The National Aeronautics and Space Administration (NASA) was established 50 years ago today by the aptly named National Aeronautics and Space Act.

NASA began operations on October 1, 1958, with a staff of 80 spread among four laboratories. The agency now consists of 15 facilities that employed more than 17,000 people in 2006, according to Best Places to Work.

The agency's mission statement since 2006 has been "to pioneer the future in space exploration, scientific discovery and aeronautics research."

After the early tragedy of Apollo 1, in which three astronauts died in a fire on the launch pad when the hatch door wouldn't open, the Apollo program made six successful moon landings in 1969 and the 1970s.

NASA's recent history has been marred, however, by the losses of two Shuttles—Challenger in 1986 and Columbia in 2003—and their 14 astronauts.

Faced with shrinking budgets during the 1990s, the agency under administrator Dan Golden adopted the mantra of "faster, better, cheaper," focusing on smaller robotic missions to Mars.

Coincidentally or not, NASA lost two craft in 1999: Mars Climate Orbiter and Mars Polar Lander. It followed up in 2003, however, with the Mars Rovers Spirit and Opportunity, which are still active, their missions having been extended multiple times.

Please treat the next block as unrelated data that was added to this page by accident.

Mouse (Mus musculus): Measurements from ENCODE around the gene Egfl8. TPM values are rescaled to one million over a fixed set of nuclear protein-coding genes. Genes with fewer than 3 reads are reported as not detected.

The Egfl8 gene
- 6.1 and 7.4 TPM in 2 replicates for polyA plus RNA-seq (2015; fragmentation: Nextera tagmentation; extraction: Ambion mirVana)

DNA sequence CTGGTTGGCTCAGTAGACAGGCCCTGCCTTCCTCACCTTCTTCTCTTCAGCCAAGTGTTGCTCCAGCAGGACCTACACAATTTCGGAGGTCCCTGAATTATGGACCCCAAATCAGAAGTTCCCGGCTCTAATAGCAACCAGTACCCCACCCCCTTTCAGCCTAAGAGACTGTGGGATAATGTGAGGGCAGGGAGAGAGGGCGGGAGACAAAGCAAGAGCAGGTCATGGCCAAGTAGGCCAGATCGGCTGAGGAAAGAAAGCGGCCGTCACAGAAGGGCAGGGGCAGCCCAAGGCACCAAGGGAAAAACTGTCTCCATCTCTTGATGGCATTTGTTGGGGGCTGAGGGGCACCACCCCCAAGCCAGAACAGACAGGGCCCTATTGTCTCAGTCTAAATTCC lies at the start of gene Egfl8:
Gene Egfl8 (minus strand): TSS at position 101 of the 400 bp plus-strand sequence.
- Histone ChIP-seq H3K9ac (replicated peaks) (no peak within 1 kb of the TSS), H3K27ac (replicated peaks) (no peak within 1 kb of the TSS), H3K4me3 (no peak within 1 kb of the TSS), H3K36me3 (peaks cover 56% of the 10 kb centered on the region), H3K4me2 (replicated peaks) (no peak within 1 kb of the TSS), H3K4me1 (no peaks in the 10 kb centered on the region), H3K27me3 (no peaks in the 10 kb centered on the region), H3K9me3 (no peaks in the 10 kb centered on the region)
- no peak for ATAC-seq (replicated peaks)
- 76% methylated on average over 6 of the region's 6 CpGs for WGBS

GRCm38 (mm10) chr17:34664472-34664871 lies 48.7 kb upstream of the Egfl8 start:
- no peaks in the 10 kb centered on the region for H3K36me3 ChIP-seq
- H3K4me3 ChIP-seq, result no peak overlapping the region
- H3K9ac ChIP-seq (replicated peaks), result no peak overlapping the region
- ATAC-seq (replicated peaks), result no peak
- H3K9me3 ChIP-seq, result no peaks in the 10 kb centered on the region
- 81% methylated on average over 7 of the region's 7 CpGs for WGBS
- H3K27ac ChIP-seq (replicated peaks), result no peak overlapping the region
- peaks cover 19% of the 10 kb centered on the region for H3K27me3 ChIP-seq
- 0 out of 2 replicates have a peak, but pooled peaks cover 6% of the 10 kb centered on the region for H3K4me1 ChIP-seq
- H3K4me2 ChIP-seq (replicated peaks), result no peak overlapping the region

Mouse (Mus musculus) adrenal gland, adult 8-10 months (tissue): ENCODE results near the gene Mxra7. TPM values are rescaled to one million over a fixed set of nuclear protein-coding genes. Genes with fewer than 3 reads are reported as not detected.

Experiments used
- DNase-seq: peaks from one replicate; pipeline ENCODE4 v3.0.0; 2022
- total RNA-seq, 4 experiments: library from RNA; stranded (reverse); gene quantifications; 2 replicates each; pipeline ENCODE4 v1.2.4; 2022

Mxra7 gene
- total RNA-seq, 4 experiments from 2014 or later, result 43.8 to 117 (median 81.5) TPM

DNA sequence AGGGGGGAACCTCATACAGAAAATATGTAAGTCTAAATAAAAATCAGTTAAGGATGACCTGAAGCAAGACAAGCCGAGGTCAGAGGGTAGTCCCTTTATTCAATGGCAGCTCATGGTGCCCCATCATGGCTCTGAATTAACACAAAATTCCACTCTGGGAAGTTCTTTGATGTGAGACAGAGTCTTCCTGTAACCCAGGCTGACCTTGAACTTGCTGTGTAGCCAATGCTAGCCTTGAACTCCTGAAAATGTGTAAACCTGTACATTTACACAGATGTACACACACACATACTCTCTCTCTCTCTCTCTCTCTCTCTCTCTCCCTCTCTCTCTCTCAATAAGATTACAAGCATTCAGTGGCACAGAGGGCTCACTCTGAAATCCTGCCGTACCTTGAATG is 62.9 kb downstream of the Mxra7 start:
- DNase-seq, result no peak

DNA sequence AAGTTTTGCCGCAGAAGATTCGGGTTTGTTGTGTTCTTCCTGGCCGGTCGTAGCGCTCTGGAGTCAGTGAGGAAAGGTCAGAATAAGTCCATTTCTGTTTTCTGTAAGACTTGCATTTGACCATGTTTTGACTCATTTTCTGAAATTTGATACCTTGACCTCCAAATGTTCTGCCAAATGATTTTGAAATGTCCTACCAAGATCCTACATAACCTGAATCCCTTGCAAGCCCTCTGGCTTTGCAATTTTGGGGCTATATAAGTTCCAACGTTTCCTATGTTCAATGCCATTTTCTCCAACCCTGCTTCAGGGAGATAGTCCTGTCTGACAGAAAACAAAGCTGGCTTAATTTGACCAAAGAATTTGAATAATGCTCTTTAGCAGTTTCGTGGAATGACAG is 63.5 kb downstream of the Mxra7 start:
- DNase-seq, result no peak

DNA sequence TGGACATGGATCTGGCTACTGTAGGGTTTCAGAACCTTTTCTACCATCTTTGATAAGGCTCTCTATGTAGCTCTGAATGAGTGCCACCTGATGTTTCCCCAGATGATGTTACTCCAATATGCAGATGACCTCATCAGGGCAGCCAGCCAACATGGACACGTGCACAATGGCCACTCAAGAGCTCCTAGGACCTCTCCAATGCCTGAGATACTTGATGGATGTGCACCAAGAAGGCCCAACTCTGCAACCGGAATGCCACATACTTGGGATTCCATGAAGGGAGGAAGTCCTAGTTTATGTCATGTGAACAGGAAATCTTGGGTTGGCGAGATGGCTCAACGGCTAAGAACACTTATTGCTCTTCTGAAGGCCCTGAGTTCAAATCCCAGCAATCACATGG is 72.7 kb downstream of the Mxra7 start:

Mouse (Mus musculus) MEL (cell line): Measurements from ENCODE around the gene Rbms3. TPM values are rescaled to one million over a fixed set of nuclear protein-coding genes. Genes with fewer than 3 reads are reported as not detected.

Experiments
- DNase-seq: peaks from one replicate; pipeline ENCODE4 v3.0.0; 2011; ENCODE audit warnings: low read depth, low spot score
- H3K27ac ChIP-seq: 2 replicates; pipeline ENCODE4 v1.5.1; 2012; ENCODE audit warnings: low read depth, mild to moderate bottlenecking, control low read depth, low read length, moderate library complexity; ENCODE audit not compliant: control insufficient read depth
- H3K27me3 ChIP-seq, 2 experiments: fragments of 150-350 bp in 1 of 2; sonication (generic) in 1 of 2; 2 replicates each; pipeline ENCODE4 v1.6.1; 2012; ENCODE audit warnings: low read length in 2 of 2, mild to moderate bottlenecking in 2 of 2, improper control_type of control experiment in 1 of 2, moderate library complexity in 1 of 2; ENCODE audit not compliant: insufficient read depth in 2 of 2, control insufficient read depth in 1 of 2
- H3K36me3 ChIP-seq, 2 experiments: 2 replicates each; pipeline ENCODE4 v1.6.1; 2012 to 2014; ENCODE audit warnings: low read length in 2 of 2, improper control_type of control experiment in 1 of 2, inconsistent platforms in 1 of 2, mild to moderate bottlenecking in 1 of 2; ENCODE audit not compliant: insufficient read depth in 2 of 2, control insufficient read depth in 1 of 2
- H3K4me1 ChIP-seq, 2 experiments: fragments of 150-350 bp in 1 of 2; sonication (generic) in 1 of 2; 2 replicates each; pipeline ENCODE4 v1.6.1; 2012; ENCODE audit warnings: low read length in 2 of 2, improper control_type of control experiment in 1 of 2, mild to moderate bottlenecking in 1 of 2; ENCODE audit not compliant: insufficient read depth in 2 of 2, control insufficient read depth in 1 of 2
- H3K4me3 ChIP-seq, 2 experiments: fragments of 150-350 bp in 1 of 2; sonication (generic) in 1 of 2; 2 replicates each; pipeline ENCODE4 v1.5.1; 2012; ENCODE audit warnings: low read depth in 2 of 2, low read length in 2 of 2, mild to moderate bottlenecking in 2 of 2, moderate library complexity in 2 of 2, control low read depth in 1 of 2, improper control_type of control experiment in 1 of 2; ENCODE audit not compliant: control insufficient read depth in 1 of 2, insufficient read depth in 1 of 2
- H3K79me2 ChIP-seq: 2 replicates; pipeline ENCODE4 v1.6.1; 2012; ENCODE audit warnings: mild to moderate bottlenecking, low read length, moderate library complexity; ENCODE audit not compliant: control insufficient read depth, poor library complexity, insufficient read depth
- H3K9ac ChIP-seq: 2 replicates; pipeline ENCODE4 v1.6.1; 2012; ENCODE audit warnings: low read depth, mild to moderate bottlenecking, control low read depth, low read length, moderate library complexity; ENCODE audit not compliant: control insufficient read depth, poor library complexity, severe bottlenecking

Riding on the Spirit rover's successful landing, President Bush announced in January 2004 that NASA's new goal would be returning astronauts to the moon by 2020 to establish a waystation for a manned mission to Mars.

To meet that goal, the agency plans to retire the aging space shuttle fleet in 2010 and replace it with the more Apollo-like Orion craft, part of the Constellation Program, by 2015.

Uncertain budgets continue to plague the agency. Alan Stern, NASA's Associate Administrator for the Science Mission Directorate resigned in March after less than a year on the job following attempts to bring the Mars program budget under control by cutting funding for the rovers and the Mars Odyssey orbiter.

A recently leaked internal NASA report showed that at current funding levels the agency would be unable to meet its internal goal of launching Orion early, in the summer of 2013.

One way NASA has attempted to cut cost is by establishing a series of prizes for private groups to develop the technology the agency needs, such as a lunar lander vehicle and better spacesuit gloves.

Private groups have also begun working on spaceflight independently of NASA. Microsoft co-founder Paul Allen and aerospace engineer Burt Rutan's company Scaled Composites won the $10 million Ansari X PRIZE in 2004 for reaching an altitude of 100 kilometers twice in two weeks with its spaceplane SpaceShipOne.

Rutan and Sir Richard Branson are currently working on a space tourist craft, SpaceShipTwo. (Its mothership, the White Knight Two was unveiled yesterday in the Mojave Desert.)

NASA has drawn fire for focusing on space exploration at the expense of ignoring threats to the home planet such as climate change and asteroid strikes.

In 2006 the phrase "to understand and protect our home planet" was quietly struck from the agency's mission statement after four years. NASA said the deletion was in accordance with the President's vision of going back to the moon.